The conference challenges Martell and Johnson physically and mentally. “You’re taking the message and then you have to go from English to American Sign Language,” Johnson says. “Then I am looking at Richard to make sure he’s getting what I’m saying. Then, he’s interpreting at another level, culturally and linguistically, for the Deaf viewer. It may be 45 minutes to an hour, but we’re drained after.”

“It’s very important we get that message out to the viewers,” Martell continues. “The Deaf community seems to be very pleased.”

Johnson and Martell are providing an essential service to the community. They’re helping not only people who are Deaf to understand, but also to help those who are hearing communicate with them. Martell says he’d like to see more interpreters at other news events.

We want to make sure there are no barriers to communication. I see sometimes people see us out there talking and they pity us. We don’t want to be pitied. We have interpreters helping us to access information like we have right now. Don’t pity us.

Frank O’Sullivan, the executive director of the Society of Deaf and Hard of Hearing Nova Scotians, says there are about 3,000 to 4,000 people in Nova Scotia who use ASL and or MSL. He adds that statistics show that close to 60,000 Nova Scotians are Deaf, deafened, or hard of hearing. Interpreters were first used on televised federal parliamentary debates 40 years ago. Interpreters have also been used on the provincial level during emergencies. O’Sullivan says these days, we’re seeing them on news conferences more than ever.

The COVID-19 pandemic has resulted in the most widespread and most sustained visibility of interpreters at municipal, provincial and national levels, both on TV and via the internet streaming.

O’Sullivan says Martell is versatile and can adapt quickly to the changing demands of each assignment. He says Johnson is “profoundly dedicated” to the interpreting profession. Johnson was awarded the prestigious Phyllis Joynt award for mentorship by the members of Canadian Association of Sign Language Interpreters/Association of Visual Language Interpreters of Canada (CASLI/AVLIC), the national professional association for interpreters. Together, they make a good team on providing access to Deaf viewers.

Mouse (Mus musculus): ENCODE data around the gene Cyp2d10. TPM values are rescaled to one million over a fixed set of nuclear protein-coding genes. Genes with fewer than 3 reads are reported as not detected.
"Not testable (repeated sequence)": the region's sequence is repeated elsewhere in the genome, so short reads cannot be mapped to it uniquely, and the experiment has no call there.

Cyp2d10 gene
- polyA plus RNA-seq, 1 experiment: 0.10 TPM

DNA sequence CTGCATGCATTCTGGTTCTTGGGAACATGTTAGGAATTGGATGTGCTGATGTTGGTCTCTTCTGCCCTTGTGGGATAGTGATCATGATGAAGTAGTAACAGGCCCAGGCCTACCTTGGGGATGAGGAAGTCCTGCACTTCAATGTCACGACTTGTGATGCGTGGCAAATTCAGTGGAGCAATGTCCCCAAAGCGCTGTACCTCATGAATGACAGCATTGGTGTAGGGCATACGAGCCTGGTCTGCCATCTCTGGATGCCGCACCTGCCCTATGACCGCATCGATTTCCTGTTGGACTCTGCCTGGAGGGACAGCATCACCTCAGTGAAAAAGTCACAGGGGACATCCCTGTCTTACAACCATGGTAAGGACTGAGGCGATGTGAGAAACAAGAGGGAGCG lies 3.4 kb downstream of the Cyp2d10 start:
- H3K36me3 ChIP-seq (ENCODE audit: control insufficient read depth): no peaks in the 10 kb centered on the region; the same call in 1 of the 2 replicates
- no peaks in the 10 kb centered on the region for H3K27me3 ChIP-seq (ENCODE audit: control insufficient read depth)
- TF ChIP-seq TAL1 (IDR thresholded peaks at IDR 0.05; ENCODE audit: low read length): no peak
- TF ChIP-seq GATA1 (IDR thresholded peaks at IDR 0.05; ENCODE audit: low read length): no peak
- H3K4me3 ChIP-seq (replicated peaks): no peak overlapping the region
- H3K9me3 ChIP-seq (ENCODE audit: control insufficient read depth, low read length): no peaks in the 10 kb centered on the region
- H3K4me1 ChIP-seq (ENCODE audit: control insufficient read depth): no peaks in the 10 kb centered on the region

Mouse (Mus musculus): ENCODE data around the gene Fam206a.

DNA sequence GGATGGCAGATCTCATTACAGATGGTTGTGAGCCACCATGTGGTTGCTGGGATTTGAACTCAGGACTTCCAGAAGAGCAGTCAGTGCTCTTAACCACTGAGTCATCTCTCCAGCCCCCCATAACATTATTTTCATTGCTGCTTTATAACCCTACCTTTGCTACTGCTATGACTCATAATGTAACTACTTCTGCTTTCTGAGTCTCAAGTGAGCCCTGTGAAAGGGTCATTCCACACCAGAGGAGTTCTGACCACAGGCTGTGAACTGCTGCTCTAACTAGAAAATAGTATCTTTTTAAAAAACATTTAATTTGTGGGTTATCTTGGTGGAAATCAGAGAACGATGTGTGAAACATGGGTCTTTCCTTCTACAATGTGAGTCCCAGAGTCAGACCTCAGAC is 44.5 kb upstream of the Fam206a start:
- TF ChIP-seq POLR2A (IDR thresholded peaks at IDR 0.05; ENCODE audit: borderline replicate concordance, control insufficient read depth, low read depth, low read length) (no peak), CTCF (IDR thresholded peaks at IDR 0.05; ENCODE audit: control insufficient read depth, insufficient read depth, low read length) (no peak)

They are both highly trained professionals who have to quickly and seamlessly interpret what is being said by a wide range of people over a wide range of topics. They are providing interpreting and not translating services and it is not a case of signing what the speakers say word for word. The interpreter needs to ensure that the viewer has access to the exact same information as the person who is listening to the speaker. The interpreter must ensure message equivalency and include all content and contextual information. Interpreting, especially news conferences, puts great physical and mental demands on an interpreter.

Viewers who are hard of hearing can also use the captioning that runs along the bottom of the screen during the conference. That captioning is called Communication Access Realtime Translation, or CART for short.

Sandra German is the owner of AB Captioning and CART, the Alberta-based company providing the captioning to the conferences with McNeil and Strang, as well as to the HRM’s media updates. For the province’s conference, there’s a captioner somewhere in Canada, working from home, listening in via the phone line and writing the captions. Captioners have training as court reporters and use the same steno machines.

German herself is a highly trained court reporter and pioneered the use of CART in Alberta. AB Captioning and CART is the largest remote CART captioning company in the country.

Before CART was used in 1989, paper steno notes were dictated into a dictaphone. German recalls using the technology at a meeting for people who were hard of hearing. To communicate, the guests took turns writing notes on a clear sheet on a projector. German offered to try her CART service, which required she turn off the lights. That meant guests couldn’t see and therefore couldn’t lipread. But they quickly picked up on using CART.

After that, if I couldn’t make a meeting, they’d cancel it.

Sandra German, owner of AB Captioning and CART, captioning an event. Photo: Sandra German